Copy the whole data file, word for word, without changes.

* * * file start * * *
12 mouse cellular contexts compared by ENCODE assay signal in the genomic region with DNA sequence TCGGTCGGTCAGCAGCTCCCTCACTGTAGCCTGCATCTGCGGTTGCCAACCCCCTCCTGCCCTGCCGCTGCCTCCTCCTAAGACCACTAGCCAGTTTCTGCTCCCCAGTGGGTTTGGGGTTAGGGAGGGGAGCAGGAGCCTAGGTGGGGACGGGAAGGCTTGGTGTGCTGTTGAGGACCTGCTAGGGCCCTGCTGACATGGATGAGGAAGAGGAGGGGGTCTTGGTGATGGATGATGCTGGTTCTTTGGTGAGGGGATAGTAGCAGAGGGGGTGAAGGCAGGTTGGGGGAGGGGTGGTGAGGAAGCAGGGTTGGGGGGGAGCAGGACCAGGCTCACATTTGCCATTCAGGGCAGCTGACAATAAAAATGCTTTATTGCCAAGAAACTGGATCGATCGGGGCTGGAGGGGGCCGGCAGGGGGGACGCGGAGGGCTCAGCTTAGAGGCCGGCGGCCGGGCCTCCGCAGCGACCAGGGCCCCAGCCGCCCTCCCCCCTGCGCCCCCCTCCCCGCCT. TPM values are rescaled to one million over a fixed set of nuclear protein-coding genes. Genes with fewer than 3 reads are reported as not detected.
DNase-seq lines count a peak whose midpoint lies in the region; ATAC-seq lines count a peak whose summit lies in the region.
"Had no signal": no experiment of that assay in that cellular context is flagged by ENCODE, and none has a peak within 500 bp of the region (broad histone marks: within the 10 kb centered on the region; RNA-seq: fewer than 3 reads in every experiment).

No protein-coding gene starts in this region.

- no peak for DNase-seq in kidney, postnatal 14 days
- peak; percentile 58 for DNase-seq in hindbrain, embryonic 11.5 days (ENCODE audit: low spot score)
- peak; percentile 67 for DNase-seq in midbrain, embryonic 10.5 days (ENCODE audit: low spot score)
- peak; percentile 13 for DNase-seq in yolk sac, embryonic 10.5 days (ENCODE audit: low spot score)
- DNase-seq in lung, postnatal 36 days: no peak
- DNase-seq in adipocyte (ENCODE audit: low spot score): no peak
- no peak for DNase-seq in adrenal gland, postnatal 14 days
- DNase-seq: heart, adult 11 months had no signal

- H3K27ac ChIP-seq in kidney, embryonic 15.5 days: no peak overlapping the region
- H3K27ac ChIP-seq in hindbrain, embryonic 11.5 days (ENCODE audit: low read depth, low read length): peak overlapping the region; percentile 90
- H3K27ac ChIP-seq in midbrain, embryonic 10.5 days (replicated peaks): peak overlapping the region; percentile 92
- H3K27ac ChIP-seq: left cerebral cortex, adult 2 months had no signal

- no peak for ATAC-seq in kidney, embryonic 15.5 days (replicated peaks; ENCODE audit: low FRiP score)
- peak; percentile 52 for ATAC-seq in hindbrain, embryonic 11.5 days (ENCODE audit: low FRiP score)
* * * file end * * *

12 mouse cellular contexts compared by ENCODE assay signal in the genomic region with DNA sequence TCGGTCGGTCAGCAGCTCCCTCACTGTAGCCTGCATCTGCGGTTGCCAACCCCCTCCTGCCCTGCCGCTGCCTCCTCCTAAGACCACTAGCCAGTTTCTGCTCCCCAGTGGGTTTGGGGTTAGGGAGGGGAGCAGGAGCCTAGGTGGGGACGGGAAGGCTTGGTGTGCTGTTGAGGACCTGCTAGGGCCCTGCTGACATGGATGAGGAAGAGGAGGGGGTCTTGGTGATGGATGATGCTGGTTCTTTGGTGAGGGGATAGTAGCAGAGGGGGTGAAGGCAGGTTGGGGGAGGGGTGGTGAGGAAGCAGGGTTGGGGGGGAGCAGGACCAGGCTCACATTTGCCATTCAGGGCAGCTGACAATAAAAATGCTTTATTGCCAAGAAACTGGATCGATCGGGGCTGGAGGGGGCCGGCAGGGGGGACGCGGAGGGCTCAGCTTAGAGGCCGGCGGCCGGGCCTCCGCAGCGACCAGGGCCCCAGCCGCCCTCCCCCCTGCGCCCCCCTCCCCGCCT. TPM values are rescaled to one million over a fixed set of nuclear protein-coding genes. Genes with fewer than 3 reads are reported as not detected.
DNase-seq lines count a peak whose midpoint lies in the region; ATAC-seq lines count a peak whose summit lies in the region.
"Had no signal": no experiment of that assay in that cellular context is flagged by ENCODE, and none has a peak within 500 bp of the region (broad histone marks: within the 10 kb centered on the region; RNA-seq: fewer than 3 reads in every experiment).

No protein-coding gene starts in this region.

- no peak for DNase-seq in kidney, postnatal 14 days
- peak; percentile 58 for DNase-seq in hindbrain, embryonic 11.5 days (ENCODE audit: low spot score)
- peak; percentile 67 for DNase-seq in midbrain, embryonic 10.5 days (ENCODE audit: low spot score)
- peak; percentile 13 for DNase-seq in yolk sac, embryonic 10.5 days (ENCODE audit: low spot score)
- DNase-seq in lung, postnatal 36 days: no peak
- DNase-seq in adipocyte (ENCODE audit: low spot score): no peak
- no peak for DNase-seq in adrenal gland, postnatal 14 days
- DNase-seq: heart, adult 11 months had no signal

- H3K27ac ChIP-seq in kidney, embryonic 15.5 days: no peak overlapping the region
- H3K27ac ChIP-seq in hindbrain, embryonic 11.5 days (ENCODE audit: low read depth, low read length): peak overlapping the region; percentile 90
- H3K27ac ChIP-seq in midbrain, embryonic 10.5 days (replicated peaks): peak overlapping the region; percentile 92
- H3K27ac ChIP-seq: left cerebral cortex, adult 2 months had no signal

- no peak for ATAC-seq in kidney, embryonic 15.5 days (replicated peaks; ENCODE audit: low FRiP score)
- peak; percentile 52 for ATAC-seq in hindbrain, embryonic 11.5 days (ENCODE audit: low FRiP score)